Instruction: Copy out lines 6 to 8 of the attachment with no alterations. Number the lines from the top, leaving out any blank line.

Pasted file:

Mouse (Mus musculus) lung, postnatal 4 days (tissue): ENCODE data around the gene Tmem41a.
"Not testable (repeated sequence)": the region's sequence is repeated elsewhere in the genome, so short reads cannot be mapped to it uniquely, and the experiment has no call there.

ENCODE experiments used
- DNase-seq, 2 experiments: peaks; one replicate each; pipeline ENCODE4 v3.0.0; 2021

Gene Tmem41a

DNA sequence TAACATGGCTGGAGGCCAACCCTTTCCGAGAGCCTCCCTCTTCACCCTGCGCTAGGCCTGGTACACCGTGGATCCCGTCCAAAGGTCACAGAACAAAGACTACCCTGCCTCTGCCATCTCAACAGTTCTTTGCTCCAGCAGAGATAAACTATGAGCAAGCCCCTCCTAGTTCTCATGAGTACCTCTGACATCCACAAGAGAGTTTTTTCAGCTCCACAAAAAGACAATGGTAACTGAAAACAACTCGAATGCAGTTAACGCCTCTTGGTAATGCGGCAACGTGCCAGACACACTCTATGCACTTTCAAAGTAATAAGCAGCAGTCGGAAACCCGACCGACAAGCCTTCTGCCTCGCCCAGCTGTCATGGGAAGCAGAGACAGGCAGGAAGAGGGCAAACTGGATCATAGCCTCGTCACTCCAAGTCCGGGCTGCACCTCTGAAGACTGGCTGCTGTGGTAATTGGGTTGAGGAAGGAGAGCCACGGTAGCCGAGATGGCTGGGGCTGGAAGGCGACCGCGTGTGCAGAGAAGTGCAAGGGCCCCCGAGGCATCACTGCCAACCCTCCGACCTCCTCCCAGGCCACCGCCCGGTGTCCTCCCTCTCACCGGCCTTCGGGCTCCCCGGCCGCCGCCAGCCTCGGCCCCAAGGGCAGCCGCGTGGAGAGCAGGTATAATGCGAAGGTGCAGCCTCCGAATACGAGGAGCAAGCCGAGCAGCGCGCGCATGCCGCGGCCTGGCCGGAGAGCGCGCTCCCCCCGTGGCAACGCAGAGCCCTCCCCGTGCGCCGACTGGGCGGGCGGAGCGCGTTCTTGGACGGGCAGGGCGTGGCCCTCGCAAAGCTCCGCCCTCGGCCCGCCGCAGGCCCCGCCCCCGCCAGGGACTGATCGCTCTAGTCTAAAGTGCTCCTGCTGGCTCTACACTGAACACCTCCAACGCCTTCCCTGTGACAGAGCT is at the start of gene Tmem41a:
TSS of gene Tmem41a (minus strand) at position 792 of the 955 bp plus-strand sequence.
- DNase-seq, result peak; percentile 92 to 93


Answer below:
DNA sequence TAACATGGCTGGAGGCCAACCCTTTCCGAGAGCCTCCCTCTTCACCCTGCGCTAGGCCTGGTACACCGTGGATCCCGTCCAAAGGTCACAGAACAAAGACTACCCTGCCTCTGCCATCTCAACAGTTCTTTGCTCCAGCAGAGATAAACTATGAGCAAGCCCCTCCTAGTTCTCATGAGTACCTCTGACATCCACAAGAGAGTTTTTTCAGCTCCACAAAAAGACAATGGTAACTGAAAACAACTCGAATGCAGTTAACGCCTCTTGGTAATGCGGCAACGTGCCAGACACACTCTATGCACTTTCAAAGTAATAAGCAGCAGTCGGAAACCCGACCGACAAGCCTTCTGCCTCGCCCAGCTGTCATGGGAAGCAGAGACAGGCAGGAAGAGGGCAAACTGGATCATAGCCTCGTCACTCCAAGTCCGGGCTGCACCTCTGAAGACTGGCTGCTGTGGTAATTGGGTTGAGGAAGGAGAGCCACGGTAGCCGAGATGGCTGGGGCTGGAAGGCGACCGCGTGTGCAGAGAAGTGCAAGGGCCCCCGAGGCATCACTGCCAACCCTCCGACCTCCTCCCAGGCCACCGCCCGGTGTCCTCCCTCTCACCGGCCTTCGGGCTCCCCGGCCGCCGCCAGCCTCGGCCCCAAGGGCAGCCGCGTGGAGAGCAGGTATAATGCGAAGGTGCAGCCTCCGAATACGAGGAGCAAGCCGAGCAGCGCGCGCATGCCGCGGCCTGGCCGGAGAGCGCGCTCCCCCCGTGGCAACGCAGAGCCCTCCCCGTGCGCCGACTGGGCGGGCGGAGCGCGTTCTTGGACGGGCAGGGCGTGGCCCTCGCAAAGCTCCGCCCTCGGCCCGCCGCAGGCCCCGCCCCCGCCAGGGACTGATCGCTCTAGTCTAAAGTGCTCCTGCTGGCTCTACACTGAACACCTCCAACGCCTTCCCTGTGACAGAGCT is at the start of gene Tmem41a:
TSS of gene Tmem41a (minus strand) at position 792 of the 955 bp plus-strand sequence.
- DNase-seq, result peak; percentile 92 to 93